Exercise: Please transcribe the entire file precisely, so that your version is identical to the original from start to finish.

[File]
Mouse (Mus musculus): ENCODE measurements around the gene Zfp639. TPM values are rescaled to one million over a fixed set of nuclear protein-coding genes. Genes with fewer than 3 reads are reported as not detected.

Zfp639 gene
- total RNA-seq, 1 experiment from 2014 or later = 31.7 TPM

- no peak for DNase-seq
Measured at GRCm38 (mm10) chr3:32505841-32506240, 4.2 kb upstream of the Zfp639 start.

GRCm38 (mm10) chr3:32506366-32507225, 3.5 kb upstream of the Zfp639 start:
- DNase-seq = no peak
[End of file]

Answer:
Mouse (Mus musculus): ENCODE measurements around the gene Zfp639. TPM values are rescaled to one million over a fixed set of nuclear protein-coding genes. Genes with fewer than 3 reads are reported as not detected.

Zfp639 gene
- total RNA-seq, 1 experiment from 2014 or later = 31.7 TPM

- no peak for DNase-seq
Measured at GRCm38 (mm10) chr3:32505841-32506240, 4.2 kb upstream of the Zfp639 start.

GRCm38 (mm10) chr3:32506366-32507225, 3.5 kb upstream of the Zfp639 start:
- DNase-seq = no peak